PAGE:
Shortly after my first day of high school, I started counting down the semesters I had left before I could move on. It’s not because high school was some horribly tragic transitory period for me, but simply because I felt like I was ready to work towards something greater in my life. And that greater something wouldn’t be found memorizing French conjugations in third period.
It’s like being stuck behind someone who’s walking incredibly slow. All you’ve got to look at is the back of their slow, stupid heads, and all you really want is to get to wherever you’re going. At the time, I was literally and figuratively stuck behind the slowest walkers in the city.
I desperately wanted to press fast-forward on my life and get right to graduation so I could move on to university.
Lately, I’ve been aching for that fast-forward button again.
It’s just like before – I’m not experiencing anything truly terrible or difficult (and I’m grateful for that). I just feel like I’m drowning in an overwhelming sense of stuck-ness. It’s a feeling I’ve written about plenty of times before. I always seem to be going on and on about a desire to move up and out of the situation I’m in. A desire for a life that’s more exciting, rich with experiences and moments that take my breath away.
But what does that mean? What do I want? What would I expect to happen if I was to hit that imaginary fast-forward button?
Surprisingly enough, I’ve never fully imagined my big, grand future in all its entirety. I usually know bits and pieces, but if I was to project myself five years in the future, where would I be?
So I decided to let my imagination take over…
If I magically landed into my life five years in the future, I would want it to be a Sunday. See, I’d be able to take my time getting used to my new/current life and still be able to lounge around. Everyone knows Sundays are the socially acceptable day to do absolutely nothing.
I would be in my own house, preferably in Atlanta, with a spare bedroom for my family to be able to come and visit. My house would be a quirky collection of Pinterest and Etsy chic, with stacks of crystal coasters and a gallery wall of beautiful prints and inspiring quotes. It would have lots of windows and open space, filling the house with criss-crossing rays of natural light.
The next day I would wake up early for work, because surely at this point I’d be a respectable and productive member of society. I’d be working in the Neonatal Intensive Care Unit of one of the city’s finest hospitals. I’d be an extremely skilled Registered Nurse and every patient’s favourite.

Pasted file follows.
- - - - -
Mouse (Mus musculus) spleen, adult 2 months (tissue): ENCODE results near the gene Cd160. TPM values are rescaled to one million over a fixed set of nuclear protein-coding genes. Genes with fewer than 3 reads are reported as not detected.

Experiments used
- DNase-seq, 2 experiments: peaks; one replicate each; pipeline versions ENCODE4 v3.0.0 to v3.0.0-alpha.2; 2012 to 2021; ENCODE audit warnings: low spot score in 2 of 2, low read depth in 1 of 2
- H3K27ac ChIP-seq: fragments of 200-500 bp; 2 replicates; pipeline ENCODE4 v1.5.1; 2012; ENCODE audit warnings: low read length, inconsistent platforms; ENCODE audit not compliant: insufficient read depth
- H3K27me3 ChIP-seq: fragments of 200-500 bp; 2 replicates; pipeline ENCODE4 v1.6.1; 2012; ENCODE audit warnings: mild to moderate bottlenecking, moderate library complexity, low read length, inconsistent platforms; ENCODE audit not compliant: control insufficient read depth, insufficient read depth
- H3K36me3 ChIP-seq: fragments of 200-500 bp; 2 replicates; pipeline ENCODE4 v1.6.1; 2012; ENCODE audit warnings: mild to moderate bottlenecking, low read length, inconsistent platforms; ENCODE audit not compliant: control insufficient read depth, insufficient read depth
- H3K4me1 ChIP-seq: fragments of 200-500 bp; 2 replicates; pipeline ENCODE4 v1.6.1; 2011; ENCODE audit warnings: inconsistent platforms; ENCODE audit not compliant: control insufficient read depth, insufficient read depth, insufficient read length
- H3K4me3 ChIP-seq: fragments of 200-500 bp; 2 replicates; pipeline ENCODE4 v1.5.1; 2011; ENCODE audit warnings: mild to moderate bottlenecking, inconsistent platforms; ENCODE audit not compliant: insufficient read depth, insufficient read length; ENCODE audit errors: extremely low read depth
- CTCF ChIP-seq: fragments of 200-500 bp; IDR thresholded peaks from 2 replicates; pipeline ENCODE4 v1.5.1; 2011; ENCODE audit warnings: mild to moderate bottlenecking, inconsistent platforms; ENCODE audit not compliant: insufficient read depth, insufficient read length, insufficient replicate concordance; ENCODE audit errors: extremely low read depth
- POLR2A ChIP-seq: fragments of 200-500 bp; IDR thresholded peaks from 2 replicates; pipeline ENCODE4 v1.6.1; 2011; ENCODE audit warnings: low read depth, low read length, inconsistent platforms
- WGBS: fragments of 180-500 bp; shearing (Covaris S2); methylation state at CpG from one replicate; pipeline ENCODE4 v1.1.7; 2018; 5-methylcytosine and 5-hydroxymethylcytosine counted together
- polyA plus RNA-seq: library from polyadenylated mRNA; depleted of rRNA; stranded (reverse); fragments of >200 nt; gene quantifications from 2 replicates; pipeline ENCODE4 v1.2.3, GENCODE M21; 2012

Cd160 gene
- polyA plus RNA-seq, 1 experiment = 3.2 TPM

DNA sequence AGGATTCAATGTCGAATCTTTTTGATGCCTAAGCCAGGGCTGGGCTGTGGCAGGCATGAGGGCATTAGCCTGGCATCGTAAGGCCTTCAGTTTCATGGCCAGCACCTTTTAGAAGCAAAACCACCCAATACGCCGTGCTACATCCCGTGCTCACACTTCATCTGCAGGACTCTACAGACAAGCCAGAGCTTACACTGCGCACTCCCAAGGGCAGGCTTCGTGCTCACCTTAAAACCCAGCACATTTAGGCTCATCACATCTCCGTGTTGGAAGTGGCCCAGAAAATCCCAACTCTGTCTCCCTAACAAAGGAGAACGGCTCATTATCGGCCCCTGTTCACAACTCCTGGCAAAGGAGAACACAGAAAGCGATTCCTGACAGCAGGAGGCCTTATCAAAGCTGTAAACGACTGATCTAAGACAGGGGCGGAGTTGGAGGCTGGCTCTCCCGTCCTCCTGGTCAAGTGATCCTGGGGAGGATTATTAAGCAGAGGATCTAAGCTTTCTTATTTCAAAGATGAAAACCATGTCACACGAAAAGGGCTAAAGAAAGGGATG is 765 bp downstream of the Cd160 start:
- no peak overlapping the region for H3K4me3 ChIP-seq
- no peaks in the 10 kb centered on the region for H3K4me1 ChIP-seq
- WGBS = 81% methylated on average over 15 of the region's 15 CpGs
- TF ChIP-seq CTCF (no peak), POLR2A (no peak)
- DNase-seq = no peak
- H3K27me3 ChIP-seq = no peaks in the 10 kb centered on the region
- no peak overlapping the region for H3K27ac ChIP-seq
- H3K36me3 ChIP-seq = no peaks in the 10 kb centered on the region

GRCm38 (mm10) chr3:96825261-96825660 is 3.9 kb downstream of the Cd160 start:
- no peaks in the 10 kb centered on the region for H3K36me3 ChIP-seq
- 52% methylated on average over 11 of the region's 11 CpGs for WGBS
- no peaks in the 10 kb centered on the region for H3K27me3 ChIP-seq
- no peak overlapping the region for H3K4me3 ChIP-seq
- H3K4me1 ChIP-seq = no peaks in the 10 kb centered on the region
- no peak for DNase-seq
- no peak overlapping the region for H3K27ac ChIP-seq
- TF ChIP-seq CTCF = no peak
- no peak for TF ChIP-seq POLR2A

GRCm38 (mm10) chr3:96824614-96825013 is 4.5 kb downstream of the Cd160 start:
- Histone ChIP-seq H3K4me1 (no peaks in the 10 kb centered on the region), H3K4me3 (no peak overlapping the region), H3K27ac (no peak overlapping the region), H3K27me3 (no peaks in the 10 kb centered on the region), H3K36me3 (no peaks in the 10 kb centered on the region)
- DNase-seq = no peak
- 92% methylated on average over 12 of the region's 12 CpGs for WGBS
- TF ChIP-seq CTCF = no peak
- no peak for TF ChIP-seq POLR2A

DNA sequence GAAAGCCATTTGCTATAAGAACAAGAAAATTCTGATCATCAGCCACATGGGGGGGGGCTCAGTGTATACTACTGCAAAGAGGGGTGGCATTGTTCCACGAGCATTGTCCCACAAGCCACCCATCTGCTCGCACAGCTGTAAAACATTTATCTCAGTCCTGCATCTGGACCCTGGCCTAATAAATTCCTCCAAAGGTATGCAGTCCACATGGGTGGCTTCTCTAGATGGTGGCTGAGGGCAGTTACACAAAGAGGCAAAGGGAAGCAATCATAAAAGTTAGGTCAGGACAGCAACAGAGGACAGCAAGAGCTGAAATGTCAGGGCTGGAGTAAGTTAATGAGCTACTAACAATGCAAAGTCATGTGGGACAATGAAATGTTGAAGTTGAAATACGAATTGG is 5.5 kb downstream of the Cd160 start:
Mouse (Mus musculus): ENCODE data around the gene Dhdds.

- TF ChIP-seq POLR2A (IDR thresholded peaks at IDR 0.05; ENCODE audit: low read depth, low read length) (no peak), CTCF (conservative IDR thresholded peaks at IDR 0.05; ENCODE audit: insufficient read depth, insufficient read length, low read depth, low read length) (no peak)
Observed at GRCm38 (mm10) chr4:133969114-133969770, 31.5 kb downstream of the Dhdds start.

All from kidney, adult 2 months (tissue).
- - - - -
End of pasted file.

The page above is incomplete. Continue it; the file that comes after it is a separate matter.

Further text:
After work I’d have plans to stop by my sister’s house for dinner, to spend some time with adorable nephew and new baby niece. Naturally I’d stop by the toy store beforehand to ensure I’d be their favourite aunt, constantly spoiling them with presents. I might be older and wiser, but I’d definitely still be competitive.
On the way home, my boyfriend would call to tell me about his day and ask about mine. We would be in quite the serious relationship, though at a comfortable stage where we were secure not being together every waking moment. We would finalize plans for the weekend to try a new restaurant or spend the day at a food festival just as I’d be pulling into the driveway of my cozy home.
I’d bring in the mail before locking up for the night, sorting through a few magazine subscriptions and a monthly gift box (PopSugar perhaps? Or maybe Birchbox). I would open up one envelope straight away, pulling out concert tickets for my favourite band. I’d quickly snap a picture and send it in a group conversation to my friends, who’d all send equally excited replies about our girls’ night out on the town that weekend.
After tidying up my already pristine house, I’d get ready for bed. The TV would idly be playing some reality show or another while I’d settle under my Anthropologie comforter. On a whim, I’d reach for the One Line a Day journal I’d been religiously filling in for the last five years.
I’d flip back to August of 2015, remembering a time when I felt so unexcited about the days or weeks to come. I’d remember how consistently bored I’d feel and experience a wave of relief and gratitude at the life I had built in the years that followed.
Imagining what I want out of my future, actually served as a pretty great motivator to keep pushing through this plateau phase of my life. The things I want, the experiences I hope to have are all pretty achievable, and with hard work and a whole lot of perseverance, I’ll get there. I know I will.
No matter how many times I try to remind myself, the message somehow keeps slipping to the back of my mind. So I guess I’ll say it again:
I am exactly where I need to be right now.